One of the most popular spirits witnessed by investigators is believed to be that of the first patient to ever die in St. Ignatius Hospital. In 1893, the man was crushed between two railroad cars, only to die on the hospital grounds. He’s said to be very active on the main floor of the building, and appears to have taken on the grotesque visage of his gory demise even in the afterlife, frightening ghost hunters with his bloody, crushed body.

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The fourth floor of St. Ignatius has proven to be a favorite amongst paranormal investigators, as it used to be the surgery ward. Quite often, ghost hunters report hearing the sounds of loud footsteps coming towards them, as if a surgeon is quickly making his way to the operating table. Many of the rooms have been named after previous patients, and the Rose Room happens to be one of the most active of them all, with many unable to spend more than a few minutes inside before feeling dizzy and overwhelmed by feelings of dread.

More often than not, groups investigating the building claim to witness the tall silhouette of a shadowy man moving throughout the hospital going from room to room. The shadow man is often thought to be one of the more negative entities that spends his time wandering St. Ignatius Hospital’s abandoned corridors.

Despite the spooky stories and rampart paranormal activity that emanate from the abandoned building, St. Ignatius has managed to fly relatively under the radar when it comes to mainstream attention. This super-secret status has proven to be a boon for local ghost hunters who are “in the know”, but for the building’s owner, an increase in attention for the property could mean the difference between saving it from destruction and letting the wrecking ball swing.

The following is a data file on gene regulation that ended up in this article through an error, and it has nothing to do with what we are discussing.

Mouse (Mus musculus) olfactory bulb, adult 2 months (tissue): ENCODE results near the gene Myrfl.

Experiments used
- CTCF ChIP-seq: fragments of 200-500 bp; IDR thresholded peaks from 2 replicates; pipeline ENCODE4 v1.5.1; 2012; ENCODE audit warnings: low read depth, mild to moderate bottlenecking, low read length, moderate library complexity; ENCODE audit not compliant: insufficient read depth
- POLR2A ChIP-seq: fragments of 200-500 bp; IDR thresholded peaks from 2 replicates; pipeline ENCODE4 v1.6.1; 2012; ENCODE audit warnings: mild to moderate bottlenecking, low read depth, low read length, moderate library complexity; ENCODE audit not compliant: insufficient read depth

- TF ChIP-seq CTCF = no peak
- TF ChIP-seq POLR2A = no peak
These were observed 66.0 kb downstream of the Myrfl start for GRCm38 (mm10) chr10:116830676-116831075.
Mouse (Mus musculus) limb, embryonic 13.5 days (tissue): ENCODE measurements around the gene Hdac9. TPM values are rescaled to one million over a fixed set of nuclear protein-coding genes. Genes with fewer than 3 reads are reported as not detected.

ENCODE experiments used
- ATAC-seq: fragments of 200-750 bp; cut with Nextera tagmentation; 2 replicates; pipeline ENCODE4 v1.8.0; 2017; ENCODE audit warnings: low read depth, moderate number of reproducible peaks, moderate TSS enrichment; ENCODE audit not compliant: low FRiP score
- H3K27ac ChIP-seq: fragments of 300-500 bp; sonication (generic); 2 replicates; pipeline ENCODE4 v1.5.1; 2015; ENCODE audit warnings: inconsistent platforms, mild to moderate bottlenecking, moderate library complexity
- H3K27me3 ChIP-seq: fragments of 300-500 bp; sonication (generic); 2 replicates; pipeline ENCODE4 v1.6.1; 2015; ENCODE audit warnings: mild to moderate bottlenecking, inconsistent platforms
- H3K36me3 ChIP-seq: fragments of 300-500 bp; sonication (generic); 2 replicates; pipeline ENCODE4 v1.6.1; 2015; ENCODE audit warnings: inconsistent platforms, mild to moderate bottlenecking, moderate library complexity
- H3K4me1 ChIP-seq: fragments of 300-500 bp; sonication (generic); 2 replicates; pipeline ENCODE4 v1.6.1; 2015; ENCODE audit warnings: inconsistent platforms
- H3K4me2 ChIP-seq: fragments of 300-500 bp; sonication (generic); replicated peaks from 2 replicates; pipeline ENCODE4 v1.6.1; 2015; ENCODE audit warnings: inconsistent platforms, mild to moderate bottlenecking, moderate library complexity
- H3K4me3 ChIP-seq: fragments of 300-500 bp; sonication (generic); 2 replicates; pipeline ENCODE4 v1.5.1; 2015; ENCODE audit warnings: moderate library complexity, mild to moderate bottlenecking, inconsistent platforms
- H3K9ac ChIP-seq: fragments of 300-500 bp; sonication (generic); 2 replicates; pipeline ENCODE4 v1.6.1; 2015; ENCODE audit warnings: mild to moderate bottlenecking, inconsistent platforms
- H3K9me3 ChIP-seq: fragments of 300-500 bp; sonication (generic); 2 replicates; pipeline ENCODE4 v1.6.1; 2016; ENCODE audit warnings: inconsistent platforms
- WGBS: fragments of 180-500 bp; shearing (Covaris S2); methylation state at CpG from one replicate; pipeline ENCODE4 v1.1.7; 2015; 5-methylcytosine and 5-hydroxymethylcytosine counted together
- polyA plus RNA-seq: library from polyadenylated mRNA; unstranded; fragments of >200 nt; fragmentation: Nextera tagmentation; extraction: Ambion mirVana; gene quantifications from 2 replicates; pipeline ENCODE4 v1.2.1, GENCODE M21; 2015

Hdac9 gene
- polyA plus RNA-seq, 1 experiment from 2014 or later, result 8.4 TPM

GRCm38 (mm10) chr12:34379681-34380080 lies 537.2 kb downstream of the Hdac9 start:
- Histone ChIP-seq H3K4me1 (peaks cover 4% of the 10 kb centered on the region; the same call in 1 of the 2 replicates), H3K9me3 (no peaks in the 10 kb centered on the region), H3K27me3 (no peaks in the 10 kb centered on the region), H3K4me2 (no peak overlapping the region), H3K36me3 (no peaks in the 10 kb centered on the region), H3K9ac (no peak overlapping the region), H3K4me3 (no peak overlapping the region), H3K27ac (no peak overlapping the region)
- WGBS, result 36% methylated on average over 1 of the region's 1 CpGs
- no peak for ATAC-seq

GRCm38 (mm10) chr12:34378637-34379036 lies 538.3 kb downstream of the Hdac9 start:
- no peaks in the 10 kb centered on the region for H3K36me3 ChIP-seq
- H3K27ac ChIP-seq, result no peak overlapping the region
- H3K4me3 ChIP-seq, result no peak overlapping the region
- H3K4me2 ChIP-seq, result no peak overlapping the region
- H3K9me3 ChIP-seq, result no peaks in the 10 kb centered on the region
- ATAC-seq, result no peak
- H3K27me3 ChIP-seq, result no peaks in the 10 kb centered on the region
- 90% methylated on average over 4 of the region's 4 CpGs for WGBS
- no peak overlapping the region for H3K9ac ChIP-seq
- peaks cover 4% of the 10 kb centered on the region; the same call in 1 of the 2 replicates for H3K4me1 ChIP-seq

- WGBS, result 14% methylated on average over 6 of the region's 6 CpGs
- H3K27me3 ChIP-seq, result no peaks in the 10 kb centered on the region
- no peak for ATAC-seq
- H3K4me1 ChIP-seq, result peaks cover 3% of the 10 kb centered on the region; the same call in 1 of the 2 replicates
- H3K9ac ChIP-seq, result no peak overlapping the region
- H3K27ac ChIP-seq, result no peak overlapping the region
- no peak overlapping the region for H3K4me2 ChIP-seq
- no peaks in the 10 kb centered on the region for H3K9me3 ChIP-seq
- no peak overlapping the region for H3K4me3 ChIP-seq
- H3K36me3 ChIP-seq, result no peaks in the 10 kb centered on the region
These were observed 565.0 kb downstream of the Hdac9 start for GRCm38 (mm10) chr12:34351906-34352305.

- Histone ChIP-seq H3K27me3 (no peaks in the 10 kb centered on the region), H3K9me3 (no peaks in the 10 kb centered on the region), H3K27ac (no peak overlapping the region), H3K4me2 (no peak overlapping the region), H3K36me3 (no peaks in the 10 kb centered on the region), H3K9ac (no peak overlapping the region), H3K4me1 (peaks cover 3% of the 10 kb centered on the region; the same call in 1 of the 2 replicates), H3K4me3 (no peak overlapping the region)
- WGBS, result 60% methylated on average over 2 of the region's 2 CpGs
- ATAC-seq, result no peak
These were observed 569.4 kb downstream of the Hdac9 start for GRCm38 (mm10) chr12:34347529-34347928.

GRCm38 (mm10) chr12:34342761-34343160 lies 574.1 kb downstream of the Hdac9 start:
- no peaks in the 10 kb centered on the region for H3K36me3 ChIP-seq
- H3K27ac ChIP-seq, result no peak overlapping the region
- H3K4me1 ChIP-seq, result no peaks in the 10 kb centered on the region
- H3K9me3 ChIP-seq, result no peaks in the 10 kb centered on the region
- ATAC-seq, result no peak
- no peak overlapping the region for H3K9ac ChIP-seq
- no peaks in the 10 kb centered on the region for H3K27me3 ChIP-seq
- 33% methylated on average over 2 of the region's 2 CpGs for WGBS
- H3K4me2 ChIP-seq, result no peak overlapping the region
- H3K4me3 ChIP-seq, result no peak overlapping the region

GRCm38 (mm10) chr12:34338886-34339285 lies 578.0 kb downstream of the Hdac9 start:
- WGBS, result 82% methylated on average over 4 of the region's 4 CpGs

Fortunately, paranormal investigators Nick Groff and Katrina Weidman, known for their work on Ghost Adventures and Paranormal State, have taken a keen interest in St. Ignatius’ spooky tales, and flew out to Colfax, Washington to spend 72 hours locked inside the haunted building. The evidence they captured during their stay is set to be the focus of an episode in the upcoming season of Paranormal Lockdown on TLC, which should turn St. Ignatius into the nationally-recognized haunted hotspot it deserves to be.

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The next time you’re thinking about visiting one of America’s haunted hospitals, you might want to rethink a visit to the big ones, and maybe head off the beaten path to spend some time in one of the lesser-known haunts. St. Ignatius Hospital is a great place to start.


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Dana Matthews

Dana Matthews

Co-founder, Editor, Writer at Week in Weird / Planet Weird
Managing editor, occult museum curator, and paranormal TV junkie, Dana has been actively investigating the strange and the unexplained for two decades. When she’s not telling ghost stories or penning articles about real haunted places, she's chasing mysteries with Planet Weird. Learn more about Dana.
Dana Matthews